- When shooting lightning, it tends to be treated as a sort of beam you can aim and shoot anywhere. This doesn't make a whole lot of sense — lightning is a really big static charge, like you get all the time when you're wearing sweaters. Static electricity will leap from something with high potential to something with low potential; the only way to aim it should be to modify the potential of both yourself and the target, in which case, it would be impossible to dodge. All this is almost always ignored as something that is both instantaneous and unavoidable risks becoming overpowered. Sometimes their power is called "thunder," which is a misnomer (thunder is the sound lightning makes) though it is cool-sounding.
- However, if the emphasis is on controlling the plasma rather than the actual electric current, then it's justified.
- Which isn't necessarily a huge problem. In Real Life, shooting a UV beam through the air will ionize it, providing the needed plasma channel for the electricity to flow through. This is called an electrolaser. In fiction, a character with electricity-generating powers could have this as a Required Secondary Power, or wear a suitable UV laser.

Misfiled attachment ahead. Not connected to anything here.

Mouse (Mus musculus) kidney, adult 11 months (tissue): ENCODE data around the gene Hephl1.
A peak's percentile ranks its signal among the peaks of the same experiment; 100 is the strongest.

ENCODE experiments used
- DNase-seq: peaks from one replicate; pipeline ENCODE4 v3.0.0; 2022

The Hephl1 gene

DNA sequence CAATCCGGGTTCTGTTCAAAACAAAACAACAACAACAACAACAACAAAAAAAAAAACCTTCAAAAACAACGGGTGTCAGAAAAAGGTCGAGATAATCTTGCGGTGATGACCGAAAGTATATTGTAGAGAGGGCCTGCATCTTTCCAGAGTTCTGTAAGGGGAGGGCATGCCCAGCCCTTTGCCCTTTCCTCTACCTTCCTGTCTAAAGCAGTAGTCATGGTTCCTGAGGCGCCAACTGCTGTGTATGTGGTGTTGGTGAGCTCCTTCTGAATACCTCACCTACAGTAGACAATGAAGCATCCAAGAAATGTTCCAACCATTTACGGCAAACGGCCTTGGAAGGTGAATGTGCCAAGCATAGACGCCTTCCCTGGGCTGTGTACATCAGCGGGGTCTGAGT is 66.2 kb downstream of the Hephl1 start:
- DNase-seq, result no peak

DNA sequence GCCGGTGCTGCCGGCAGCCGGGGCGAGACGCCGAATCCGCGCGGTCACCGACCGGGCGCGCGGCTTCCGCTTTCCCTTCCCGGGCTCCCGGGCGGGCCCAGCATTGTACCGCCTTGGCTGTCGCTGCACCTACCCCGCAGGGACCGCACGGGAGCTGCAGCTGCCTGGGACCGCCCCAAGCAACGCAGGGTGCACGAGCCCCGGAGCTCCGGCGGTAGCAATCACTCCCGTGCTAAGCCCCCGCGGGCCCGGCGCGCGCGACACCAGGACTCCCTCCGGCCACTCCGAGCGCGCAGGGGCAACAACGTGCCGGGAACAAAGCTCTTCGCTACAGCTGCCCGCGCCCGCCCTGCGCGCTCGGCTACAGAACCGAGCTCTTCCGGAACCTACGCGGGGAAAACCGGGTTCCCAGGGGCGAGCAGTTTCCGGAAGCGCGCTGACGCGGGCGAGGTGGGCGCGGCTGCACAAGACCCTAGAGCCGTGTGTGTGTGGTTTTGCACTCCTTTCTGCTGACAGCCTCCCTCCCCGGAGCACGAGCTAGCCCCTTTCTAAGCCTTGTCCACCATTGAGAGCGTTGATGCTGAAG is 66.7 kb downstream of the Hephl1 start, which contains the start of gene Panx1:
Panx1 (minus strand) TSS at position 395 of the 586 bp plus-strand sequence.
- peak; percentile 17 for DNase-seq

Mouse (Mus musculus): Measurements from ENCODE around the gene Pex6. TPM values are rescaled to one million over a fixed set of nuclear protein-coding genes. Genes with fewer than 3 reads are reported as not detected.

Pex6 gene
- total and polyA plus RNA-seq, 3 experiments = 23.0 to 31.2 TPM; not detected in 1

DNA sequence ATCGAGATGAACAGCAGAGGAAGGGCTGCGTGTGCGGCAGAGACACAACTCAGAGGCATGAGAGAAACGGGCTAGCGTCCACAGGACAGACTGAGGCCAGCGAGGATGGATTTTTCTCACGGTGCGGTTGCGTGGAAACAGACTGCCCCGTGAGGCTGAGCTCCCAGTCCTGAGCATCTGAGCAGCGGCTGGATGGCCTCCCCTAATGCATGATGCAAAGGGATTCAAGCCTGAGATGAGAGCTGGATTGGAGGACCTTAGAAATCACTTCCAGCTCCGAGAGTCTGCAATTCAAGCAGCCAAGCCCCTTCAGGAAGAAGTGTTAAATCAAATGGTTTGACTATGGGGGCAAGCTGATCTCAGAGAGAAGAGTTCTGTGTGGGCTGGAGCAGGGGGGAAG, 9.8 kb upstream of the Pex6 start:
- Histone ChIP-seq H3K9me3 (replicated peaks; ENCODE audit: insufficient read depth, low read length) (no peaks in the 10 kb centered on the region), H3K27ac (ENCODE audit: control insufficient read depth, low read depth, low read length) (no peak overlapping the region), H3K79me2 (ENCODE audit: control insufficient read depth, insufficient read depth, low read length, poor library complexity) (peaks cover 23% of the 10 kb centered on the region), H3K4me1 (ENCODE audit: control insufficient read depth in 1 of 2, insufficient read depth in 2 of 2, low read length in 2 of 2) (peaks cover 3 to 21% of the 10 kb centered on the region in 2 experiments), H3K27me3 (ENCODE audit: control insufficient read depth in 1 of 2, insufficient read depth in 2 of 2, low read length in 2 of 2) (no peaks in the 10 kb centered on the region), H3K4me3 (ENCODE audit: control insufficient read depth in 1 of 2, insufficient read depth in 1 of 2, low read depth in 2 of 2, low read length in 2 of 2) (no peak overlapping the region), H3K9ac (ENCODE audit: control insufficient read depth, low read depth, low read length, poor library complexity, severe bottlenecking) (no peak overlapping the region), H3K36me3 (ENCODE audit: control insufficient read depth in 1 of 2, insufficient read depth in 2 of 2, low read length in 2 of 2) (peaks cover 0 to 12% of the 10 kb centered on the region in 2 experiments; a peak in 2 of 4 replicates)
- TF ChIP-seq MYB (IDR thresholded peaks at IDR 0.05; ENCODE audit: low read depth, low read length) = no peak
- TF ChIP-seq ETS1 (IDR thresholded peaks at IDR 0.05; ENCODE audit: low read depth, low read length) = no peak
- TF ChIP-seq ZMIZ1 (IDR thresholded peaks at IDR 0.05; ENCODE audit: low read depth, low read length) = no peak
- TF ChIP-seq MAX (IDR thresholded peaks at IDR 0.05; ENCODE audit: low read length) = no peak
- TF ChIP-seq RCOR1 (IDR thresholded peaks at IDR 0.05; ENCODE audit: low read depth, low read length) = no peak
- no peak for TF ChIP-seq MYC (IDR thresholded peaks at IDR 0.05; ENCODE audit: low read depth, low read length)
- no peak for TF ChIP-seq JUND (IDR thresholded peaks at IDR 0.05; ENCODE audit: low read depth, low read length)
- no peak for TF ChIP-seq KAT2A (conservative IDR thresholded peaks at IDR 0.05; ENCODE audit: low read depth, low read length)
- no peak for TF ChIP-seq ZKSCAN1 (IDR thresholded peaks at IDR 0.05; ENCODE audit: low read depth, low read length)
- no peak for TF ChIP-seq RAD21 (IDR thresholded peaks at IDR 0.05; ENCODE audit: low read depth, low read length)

- Very few media which use lightning powers actually address the serious issue which comes hand in hand with the power; that is, damage to oneself. Even assuming that the user is immune to electricity (which is often shown to be true) the heat, light and sound produced by the lightning blast exiting their hands/chest/eyes would cause huge damage. It could be assumed that immunity to bursts of light, heat and sound are secondary powers, but those seem to be very inconsistent, as the character who shoots lightning never boasts about their resistance to heat etc. Obviously not an issue if the user is beyond a certain power threshold, but for your average human with added lightning these would all be serious issues.
Analysis / Shock and Awe